Mubarak steps down: Obama's a big reason why
After 18 days of protests, Hosni Mubarak has stepped down. As triumphant crowds swell the streets of Egypt, Western analysts discuss the factors the led to his ouster. But they're missing one: President Obama – his life, his family, his message.
The fall of President Hosni Mubarak is a result of many things: Egyptians' frustration with 30 years of oppression, the example of the successful Tunisian uprising, rising global food prices, the organizing power of Facebook and Twitter. But among all these factors, one important one has been overlooked: the role President Obama himself played in the pro-democracy movement.Skip to next paragraph
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We shouldn’t forget the power of what he said in Cairo in June 2009, a speech that history may now remember as the most important of his presidency. He urged young Egyptians and others to take charge of their lives saying, “you, more than anyone, have the ability to remake this world,” and denounced dictators who steal from their own people. Now, it seems, those words were taken to heart.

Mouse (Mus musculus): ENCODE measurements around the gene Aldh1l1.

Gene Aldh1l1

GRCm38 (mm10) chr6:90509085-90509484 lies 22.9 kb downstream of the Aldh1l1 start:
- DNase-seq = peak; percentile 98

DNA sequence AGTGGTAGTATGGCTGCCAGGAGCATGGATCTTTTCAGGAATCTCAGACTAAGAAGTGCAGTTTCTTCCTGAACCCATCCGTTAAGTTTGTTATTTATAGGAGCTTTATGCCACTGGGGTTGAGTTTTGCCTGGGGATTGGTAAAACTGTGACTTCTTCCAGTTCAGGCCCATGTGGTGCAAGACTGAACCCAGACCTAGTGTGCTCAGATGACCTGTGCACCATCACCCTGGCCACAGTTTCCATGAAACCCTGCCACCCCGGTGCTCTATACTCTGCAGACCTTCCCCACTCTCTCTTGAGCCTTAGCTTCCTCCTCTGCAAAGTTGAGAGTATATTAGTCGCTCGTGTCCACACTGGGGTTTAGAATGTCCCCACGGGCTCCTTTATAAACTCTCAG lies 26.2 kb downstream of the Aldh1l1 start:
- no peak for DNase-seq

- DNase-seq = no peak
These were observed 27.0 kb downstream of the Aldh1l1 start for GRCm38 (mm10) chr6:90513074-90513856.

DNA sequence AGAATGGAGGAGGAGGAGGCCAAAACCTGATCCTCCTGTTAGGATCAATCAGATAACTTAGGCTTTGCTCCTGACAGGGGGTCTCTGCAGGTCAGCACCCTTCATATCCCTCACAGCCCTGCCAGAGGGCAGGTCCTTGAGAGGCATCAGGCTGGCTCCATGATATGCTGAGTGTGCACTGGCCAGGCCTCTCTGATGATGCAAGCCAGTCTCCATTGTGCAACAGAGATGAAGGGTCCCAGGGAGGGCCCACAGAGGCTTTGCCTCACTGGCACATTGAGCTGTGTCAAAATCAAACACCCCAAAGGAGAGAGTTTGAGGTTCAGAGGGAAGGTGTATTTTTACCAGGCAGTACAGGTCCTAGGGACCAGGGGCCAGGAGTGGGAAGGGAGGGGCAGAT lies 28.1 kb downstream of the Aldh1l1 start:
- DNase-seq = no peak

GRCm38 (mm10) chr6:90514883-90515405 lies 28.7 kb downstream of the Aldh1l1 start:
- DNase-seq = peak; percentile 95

I recall talking to an Egyptian professor just one month before Mr. Obama's Cairo speech, who told me her country was excited about the president’s visit. “Is it because of his Muslim roots?” I asked. She laughingly explained that his father’s Muslim background brought Obama no credibility and, in fact, some measure of scorn, because in Muslim tradition, the sons of Islam can never renounce the faith of their fathers, as Obama has done with his embrace of Christianity.
Why Obama captivated Egyptians
On the contrary, she said that Egyptians were enthralled for two primary reasons. The first was that the Egyptian people had been spellbound by the 2008 US presidential campaign. When Obama won, it was a moment to reflect on the deficits of their own moribund political system and on the fact that his story could never happen in Egypt. But there was another factor.
“We are excited about Obama’s visit, but we are ecstatic about his wife and two daughters,” the professor told me. In her eyes and that of her friends, it was Michelle Obama who gave the president credibility. The optics of a strong, outspoken first lady and of a president who clearly respected her and his daughters was revolutionary in a society where women are devalued in the public and private sphere.